Column: U.S. – Islamic relations not predetermined

The following is an excerpt from Ambassador Inderfurth’s opening comments given at a Town Hall meeting on U.S.-Islamic relations in the Elliott School of International Affairs last Friday.

As a former practitioner in international affairs and now as a professor here at the Elliott School, I would like to begin with several policy prescriptions for how the United States should be engaging the Islamic world.

With respect to U.S. policy, it is important to keep in mind that there are more than one billion Muslims in the world. Over 50 nations make up the Organization of the Islamic conference, the OIC. Important U.S. allies such as Indonesia, Pakistan, India and Egypt are among the countries with the largest Muslim populations. This simply underscores a very important point – if we have a “clash of civilizations” with the Muslim world, we do so at our peril. Having said that, let me make the point that many here already know, namely, that polling – including a comprehensive survey released by the Pew Research center this summer – demonstrates that the war in Iraq has severely damaged the already-poor American image in the Islamic world, and more Muslims are thinking in terms of the extremists, the so-called Jihadists.

Despite our claims to be liberators, many see the U.S. as the enemy of Islam – out to destroy their faith and subjugate its people.

This growing anti-Americanism must be addressed, and we must do this by our actions. Words will not be enough.

So what should these actions be? Let me list four specific policy steps that I believe are essential for us to have a positive engagement with the Islamic world.

First, we must internationalize the continuing conflict and reconstruction of Iraq, and that means bringing the United Nations in as a partner, not a subservient., for the work that must be done there. This is an international problem and must be treated as such. A continuing “we’re in charge” American role in Iraq will result in more, not less, terrorism, a costly and lengthy commitment in a hostile environment, and a further erosion of our international standing.

Second, we must secure the peace in Afghanistan. The United States has an unprecedented opportunity to assist Afghanistan, a Muslim state, in rebuilding its society after more than two decades of war and in accordance with, as stated in the December 2001 Bonn Agreement, “the principals of Islam, democracy, pluralism and social justice”. Unfortunately, almost two years after the victory over the Taliban, success is far from assured, and the Taliban is beginning to reemerge again as a serious security threat to the government of Hamid Karzai and U.S. forces in Afghanistan.

Third, the U.S. must redouble its effort to move Israelis and Palestinians toward peace. An essential part of America’s engagement with the Muslim world lies in the Middle East. But every day it seems the tragedy there only deepens. On September 11, Tom Friedman had a column in The New York Times titled “Breaking Death’s Grip.” He had a message to both sides. To Hamas he said, “You may think these suicide bombers will drive Israelis to leave. But they’re just digging in.” To Prime Minister Sharon he said, “If you think Oslo was a failure, look at the alternative. In three years some 850 Israelis have been killed under your strategy. Yours and Hamas’ are two failed strategies that add up to a human meat grinder.” And, at the end of the column, he had to say to the U.S. and Bush administration, “America must stop it. A credible peace deal here is no longer a luxury; it is essential to our own homeland security. Otherwise, the suicide madness will spread, and it will be Americans who will have to learn how to live with it.”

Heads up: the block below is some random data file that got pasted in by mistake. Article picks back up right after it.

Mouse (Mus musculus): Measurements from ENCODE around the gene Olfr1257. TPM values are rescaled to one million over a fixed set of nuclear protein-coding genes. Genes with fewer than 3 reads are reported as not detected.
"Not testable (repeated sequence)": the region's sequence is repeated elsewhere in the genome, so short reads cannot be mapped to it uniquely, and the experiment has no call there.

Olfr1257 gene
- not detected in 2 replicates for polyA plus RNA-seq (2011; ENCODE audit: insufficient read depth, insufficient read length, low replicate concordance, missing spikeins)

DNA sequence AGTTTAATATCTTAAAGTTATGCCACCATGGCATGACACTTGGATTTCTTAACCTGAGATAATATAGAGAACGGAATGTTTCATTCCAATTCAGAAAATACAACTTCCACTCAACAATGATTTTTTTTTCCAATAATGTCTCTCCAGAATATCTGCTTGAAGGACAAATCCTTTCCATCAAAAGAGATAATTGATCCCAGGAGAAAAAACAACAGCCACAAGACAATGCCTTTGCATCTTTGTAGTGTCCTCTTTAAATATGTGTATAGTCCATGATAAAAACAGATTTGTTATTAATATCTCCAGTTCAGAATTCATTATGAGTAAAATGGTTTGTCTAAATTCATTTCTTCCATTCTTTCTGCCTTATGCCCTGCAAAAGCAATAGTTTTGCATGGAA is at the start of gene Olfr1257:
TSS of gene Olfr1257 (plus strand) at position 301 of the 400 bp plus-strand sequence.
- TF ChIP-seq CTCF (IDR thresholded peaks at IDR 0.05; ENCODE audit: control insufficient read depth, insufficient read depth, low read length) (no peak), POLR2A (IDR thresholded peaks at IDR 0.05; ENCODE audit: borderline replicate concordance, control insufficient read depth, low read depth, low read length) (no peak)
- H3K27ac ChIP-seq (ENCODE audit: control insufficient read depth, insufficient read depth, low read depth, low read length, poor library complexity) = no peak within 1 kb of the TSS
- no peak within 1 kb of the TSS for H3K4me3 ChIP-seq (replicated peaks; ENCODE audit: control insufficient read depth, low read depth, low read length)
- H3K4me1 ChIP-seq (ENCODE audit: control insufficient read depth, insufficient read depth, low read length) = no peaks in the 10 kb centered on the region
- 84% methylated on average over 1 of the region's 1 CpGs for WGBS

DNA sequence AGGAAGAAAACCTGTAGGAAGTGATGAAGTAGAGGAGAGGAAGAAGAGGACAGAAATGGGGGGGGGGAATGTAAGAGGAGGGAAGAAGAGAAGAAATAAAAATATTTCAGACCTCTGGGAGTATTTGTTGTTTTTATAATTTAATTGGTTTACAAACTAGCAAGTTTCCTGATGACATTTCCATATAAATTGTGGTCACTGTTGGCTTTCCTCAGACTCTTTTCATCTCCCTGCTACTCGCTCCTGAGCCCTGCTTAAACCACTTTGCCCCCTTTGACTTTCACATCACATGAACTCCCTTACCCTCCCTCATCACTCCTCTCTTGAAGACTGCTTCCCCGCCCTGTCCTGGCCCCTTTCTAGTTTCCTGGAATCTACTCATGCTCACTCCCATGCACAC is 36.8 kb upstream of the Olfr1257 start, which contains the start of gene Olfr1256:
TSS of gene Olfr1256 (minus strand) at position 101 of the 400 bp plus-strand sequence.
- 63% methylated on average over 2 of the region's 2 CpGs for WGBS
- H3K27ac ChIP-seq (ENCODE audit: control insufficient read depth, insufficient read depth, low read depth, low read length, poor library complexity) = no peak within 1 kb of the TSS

Fourth and finally, we must undertake a major effort to build bridges to the Muslim world abroad and to repair bridges to our Muslim community here at home.

The image of the United States abroad has plummeted, and the problem is worsening in the Muslim world. We need to make a long-term commitment – not only by the government but by the private sector, (non-governmental organizations) and academic institutions – to have a cross-cultural dialogue with Islamic clerics, leaders in society, journalists, university students and others.

And while we are building those bridges abroad, we must repair bridges at home. The second anniversary of 9/11 powerfully reminds us that we are living in dangerous times, and we must ensure the safety and security of the American people. But, in doing so, we cannot single out any particular community for racial or religious reasons. Actions by the Immigration and Naturalization Service and some law enforcement agencies have created a real sense of intimidation and humiliation within our Muslim community. The headline in The New York Times on the second anniversary of 9/11 that President Bush is urging “Wider U.S. Powers in Terrorism Law” – the so-called “Patriot Act” – will no doubt increase the level of anxiety in the Muslim community. Even in these extraordinary times – indeed, especially in these extraordinary times – steps must be taken to ensure that the rights of all Americans are respected and that all Americans are treated in a dignified manner.

– The writer is Professor of the Practice of International Affairs and former Assistant Secretary of State for South Asian Affairs (1997-2001).

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